Conservatives issue a "vacuum and silence" warning about climate change

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Former climate adviser and Conservative MP Chris Skidmore has expressed concern about a "vacuum and silence" in government regarding climate change.

According to the former minister, ministers' lack of vision could allow "climate detractors" to set the agenda.

His remarks come as internal papers indicate that the government may be about to go back on its promises to fund climate change.

No. 10 is adamant that it will reach the $11 point 6 billion spending goal intended for developing countries coping with climate change.

However, according to government documents obtained by the BBC, the UK will find it difficult to meet the funding deadline of 2026.

Rishi Sunak was cited by Lord Zac Goldsmith as having "apathy" regarding climate change in his resignation letter last week.

When Mr. Skidmore was questioned about the resignation at a conference on net-zero policies in the heart of London, he refrained from echoing Lord Goldsmith's harsh criticism.

He did note that there was currently a vacuum and silence and that the government needed to "keep on making the case.".

Politicians, he said, must "provide a vision" for voters because "that is what is needed right now.".

"That presents a challenge because, if not, that empty space will be filled.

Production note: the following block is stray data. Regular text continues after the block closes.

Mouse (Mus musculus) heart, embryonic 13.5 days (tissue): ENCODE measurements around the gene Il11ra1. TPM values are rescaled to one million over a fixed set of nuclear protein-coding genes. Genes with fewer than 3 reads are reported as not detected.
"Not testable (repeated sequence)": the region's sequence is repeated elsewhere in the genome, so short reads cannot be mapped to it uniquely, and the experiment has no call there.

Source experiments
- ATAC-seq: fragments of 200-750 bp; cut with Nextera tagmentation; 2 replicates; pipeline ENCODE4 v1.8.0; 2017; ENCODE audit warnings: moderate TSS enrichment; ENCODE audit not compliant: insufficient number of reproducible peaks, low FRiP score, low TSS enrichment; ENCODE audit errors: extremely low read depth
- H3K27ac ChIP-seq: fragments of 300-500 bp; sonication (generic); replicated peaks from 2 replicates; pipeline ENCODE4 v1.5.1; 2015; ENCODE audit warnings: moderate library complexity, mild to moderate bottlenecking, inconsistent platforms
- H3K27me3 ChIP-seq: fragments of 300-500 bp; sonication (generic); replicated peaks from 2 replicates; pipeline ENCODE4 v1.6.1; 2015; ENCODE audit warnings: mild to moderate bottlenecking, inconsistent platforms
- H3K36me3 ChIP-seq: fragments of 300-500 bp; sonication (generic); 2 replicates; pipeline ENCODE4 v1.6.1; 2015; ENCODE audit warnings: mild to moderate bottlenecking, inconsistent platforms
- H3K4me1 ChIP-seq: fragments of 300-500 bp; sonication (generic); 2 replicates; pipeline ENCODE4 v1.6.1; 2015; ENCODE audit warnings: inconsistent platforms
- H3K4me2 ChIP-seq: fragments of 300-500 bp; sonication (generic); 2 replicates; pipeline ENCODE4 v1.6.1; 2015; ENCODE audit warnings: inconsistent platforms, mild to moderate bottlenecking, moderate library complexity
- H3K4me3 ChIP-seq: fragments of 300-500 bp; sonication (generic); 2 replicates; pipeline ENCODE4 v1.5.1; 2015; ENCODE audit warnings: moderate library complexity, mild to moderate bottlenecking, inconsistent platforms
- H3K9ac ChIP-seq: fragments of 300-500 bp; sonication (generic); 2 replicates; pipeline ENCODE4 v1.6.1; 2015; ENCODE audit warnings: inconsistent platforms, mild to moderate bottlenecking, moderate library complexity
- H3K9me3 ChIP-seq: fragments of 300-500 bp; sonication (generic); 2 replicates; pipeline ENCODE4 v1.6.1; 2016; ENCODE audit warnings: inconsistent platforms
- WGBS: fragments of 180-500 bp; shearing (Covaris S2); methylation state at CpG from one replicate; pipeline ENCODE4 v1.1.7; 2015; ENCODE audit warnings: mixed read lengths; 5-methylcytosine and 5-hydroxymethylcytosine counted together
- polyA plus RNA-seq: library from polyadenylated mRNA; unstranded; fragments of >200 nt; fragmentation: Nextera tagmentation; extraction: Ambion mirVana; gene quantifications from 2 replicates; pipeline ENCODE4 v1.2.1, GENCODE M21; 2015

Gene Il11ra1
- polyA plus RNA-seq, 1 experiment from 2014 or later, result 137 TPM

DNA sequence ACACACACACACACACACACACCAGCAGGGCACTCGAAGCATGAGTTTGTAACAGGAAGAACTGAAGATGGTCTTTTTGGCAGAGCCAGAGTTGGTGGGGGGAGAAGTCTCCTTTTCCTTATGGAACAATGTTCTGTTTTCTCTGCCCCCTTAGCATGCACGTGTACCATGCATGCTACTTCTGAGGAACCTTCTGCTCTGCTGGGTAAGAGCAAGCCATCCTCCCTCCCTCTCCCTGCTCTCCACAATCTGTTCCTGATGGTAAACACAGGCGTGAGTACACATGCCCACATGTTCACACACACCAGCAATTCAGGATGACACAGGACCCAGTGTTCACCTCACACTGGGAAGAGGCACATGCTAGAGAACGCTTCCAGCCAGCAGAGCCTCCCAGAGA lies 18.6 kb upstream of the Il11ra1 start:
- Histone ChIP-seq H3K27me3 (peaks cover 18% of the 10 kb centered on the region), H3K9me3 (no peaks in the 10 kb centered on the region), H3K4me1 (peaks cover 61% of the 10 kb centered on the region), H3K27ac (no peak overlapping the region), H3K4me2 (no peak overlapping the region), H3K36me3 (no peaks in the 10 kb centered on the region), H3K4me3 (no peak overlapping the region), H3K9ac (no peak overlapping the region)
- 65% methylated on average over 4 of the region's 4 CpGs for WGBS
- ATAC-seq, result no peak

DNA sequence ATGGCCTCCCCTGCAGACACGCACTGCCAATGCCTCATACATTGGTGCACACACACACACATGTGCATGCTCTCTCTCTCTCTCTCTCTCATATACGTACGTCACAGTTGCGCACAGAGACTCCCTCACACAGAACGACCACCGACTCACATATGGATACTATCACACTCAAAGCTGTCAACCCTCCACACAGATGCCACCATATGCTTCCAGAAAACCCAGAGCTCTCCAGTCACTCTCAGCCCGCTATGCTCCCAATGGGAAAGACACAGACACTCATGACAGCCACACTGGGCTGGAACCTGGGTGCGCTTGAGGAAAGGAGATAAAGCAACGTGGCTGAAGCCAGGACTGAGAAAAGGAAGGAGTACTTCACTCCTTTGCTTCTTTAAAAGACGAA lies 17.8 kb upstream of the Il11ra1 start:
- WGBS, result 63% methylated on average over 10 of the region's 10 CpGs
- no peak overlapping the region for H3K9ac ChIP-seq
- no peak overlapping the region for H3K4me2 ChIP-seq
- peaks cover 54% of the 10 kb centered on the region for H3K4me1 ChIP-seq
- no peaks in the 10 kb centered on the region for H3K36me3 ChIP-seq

"Either the Labour Party will fill it with their green industrial policy, or the climate deniers and delayers, who then take over the front pages of the Telegraph and the Mail, will fill it.

"Someone else will take the reins if you're not willing to. ".

One of the most ardent supporters of net-zero policies, which ensure that the UK is not increasing the total amount of greenhouse gases in the atmosphere, is Mr. Skidmore.

He was asked to review the government's implementation of net zero last year to make sure it was "pro-growth and pro-business" by then-prime minister Liz Truss.

After voting against the government on fracking in October, Mr. Skidmore, a retiring MP, said at an Institute for Government event that he had been "fully prepared to be sacked" from his climate role.

However, Ms. Truss resigned the following day, "and I was left in post," he claimed.

Ed Miliband, Labour's shadow energy secretary, said climate change was a "great threat" but also a "great opportunity" in his speech to the same conference.

He claimed that altering the UK's energy sources would prevent the nation from being "at the mercy of the Putins of this world.". Since Russia's invasion of Ukraine last year, the UK has been attempting to reduce its reliance on Russian oil and gas.

Labour softened its commitment to invest £28 billion annually in green industries last month. If the party prevails in the upcoming general election, it promises to gradually increase investment.

Mr. Miliband claimed that his party had not yet backed away from a "significant sum."

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